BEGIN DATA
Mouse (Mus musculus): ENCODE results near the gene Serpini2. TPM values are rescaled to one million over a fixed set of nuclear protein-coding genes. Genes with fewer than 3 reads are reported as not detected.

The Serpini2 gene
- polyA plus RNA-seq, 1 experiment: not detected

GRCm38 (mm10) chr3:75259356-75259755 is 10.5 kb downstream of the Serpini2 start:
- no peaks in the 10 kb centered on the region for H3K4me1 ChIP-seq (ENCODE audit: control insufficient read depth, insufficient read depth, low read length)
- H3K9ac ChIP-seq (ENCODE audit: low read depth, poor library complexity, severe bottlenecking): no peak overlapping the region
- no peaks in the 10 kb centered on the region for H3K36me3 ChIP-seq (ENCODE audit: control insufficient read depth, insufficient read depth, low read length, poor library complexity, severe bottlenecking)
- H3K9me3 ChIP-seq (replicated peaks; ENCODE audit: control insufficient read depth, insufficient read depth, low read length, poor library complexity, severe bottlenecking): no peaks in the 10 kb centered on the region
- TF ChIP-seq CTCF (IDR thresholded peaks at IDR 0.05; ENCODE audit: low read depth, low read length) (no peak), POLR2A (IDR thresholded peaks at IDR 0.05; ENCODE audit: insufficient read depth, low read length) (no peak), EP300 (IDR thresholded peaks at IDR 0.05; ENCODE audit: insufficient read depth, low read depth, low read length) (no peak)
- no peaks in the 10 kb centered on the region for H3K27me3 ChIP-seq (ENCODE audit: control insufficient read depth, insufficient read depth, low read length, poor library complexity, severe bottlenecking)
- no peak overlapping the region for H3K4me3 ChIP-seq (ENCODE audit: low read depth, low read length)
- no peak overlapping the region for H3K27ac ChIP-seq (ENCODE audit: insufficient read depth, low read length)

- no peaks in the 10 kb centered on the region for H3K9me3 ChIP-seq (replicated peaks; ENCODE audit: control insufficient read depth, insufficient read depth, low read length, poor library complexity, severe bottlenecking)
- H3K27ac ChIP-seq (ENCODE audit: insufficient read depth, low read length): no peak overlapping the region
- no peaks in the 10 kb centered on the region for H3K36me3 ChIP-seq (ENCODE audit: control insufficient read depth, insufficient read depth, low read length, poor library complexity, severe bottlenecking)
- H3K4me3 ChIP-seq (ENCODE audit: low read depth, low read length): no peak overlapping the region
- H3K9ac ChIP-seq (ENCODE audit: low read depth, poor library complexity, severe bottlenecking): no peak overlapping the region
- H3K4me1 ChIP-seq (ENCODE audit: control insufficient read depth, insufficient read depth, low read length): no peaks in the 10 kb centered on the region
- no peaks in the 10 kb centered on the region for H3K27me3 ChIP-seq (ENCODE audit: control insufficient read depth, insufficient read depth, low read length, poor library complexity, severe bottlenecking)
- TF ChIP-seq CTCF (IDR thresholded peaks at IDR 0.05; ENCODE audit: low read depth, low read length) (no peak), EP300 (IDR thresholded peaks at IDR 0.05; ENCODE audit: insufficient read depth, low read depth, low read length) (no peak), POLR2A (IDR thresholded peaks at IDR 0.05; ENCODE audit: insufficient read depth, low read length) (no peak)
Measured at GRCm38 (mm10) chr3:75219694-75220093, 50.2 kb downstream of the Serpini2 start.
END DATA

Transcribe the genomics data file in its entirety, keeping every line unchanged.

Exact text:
Mouse (Mus musculus): ENCODE results near the gene Serpini2. TPM values are rescaled to one million over a fixed set of nuclear protein-coding genes. Genes with fewer than 3 reads are reported as not detected.

The Serpini2 gene
- polyA plus RNA-seq, 1 experiment: not detected

GRCm38 (mm10) chr3:75259356-75259755 is 10.5 kb downstream of the Serpini2 start:
- no peaks in the 10 kb centered on the region for H3K4me1 ChIP-seq (ENCODE audit: control insufficient read depth, insufficient read depth, low read length)
- H3K9ac ChIP-seq (ENCODE audit: low read depth, poor library complexity, severe bottlenecking): no peak overlapping the region
- no peaks in the 10 kb centered on the region for H3K36me3 ChIP-seq (ENCODE audit: control insufficient read depth, insufficient read depth, low read length, poor library complexity, severe bottlenecking)
- H3K9me3 ChIP-seq (replicated peaks; ENCODE audit: control insufficient read depth, insufficient read depth, low read length, poor library complexity, severe bottlenecking): no peaks in the 10 kb centered on the region
- TF ChIP-seq CTCF (IDR thresholded peaks at IDR 0.05; ENCODE audit: low read depth, low read length) (no peak), POLR2A (IDR thresholded peaks at IDR 0.05; ENCODE audit: insufficient read depth, low read length) (no peak), EP300 (IDR thresholded peaks at IDR 0.05; ENCODE audit: insufficient read depth, low read depth, low read length) (no peak)
- no peaks in the 10 kb centered on the region for H3K27me3 ChIP-seq (ENCODE audit: control insufficient read depth, insufficient read depth, low read length, poor library complexity, severe bottlenecking)
- no peak overlapping the region for H3K4me3 ChIP-seq (ENCODE audit: low read depth, low read length)
- no peak overlapping the region for H3K27ac ChIP-seq (ENCODE audit: insufficient read depth, low read length)

- no peaks in the 10 kb centered on the region for H3K9me3 ChIP-seq (replicated peaks; ENCODE audit: control insufficient read depth, insufficient read depth, low read length, poor library complexity, severe bottlenecking)
- H3K27ac ChIP-seq (ENCODE audit: insufficient read depth, low read length): no peak overlapping the region
- no peaks in the 10 kb centered on the region for H3K36me3 ChIP-seq (ENCODE audit: control insufficient read depth, insufficient read depth, low read length, poor library complexity, severe bottlenecking)
- H3K4me3 ChIP-seq (ENCODE audit: low read depth, low read length): no peak overlapping the region
- H3K9ac ChIP-seq (ENCODE audit: low read depth, poor library complexity, severe bottlenecking): no peak overlapping the region
- H3K4me1 ChIP-seq (ENCODE audit: control insufficient read depth, insufficient read depth, low read length): no peaks in the 10 kb centered on the region
- no peaks in the 10 kb centered on the region for H3K27me3 ChIP-seq (ENCODE audit: control insufficient read depth, insufficient read depth, low read length, poor library complexity, severe bottlenecking)
- TF ChIP-seq CTCF (IDR thresholded peaks at IDR 0.05; ENCODE audit: low read depth, low read length) (no peak), EP300 (IDR thresholded peaks at IDR 0.05; ENCODE audit: insufficient read depth, low read depth, low read length) (no peak), POLR2A (IDR thresholded peaks at IDR 0.05; ENCODE audit: insufficient read depth, low read length) (no peak)
Measured at GRCm38 (mm10) chr3:75219694-75220093, 50.2 kb downstream of the Serpini2 start.